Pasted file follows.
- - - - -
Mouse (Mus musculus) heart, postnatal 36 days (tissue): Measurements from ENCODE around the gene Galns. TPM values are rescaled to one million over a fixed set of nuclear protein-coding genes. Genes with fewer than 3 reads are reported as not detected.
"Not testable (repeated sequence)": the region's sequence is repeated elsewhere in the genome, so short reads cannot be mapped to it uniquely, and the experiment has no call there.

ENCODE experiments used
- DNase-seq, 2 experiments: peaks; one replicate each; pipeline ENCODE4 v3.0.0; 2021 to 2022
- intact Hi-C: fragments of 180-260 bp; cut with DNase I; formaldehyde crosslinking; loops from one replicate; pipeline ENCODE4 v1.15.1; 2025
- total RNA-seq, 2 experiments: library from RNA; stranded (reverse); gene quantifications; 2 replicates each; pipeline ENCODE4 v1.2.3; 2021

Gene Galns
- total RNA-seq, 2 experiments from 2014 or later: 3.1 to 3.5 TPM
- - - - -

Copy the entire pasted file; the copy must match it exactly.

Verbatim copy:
Mouse (Mus musculus) heart, postnatal 36 days (tissue): Measurements from ENCODE around the gene Galns. TPM values are rescaled to one million over a fixed set of nuclear protein-coding genes. Genes with fewer than 3 reads are reported as not detected.
"Not testable (repeated sequence)": the region's sequence is repeated elsewhere in the genome, so short reads cannot be mapped to it uniquely, and the experiment has no call there.

ENCODE experiments used
- DNase-seq, 2 experiments: peaks; one replicate each; pipeline ENCODE4 v3.0.0; 2021 to 2022
- intact Hi-C: fragments of 180-260 bp; cut with DNase I; formaldehyde crosslinking; loops from one replicate; pipeline ENCODE4 v1.15.1; 2025
- total RNA-seq, 2 experiments: library from RNA; stranded (reverse); gene quantifications; 2 replicates each; pipeline ENCODE4 v1.2.3; 2021

Gene Galns
- total RNA-seq, 2 experiments from 2014 or later: 3.1 to 3.5 TPM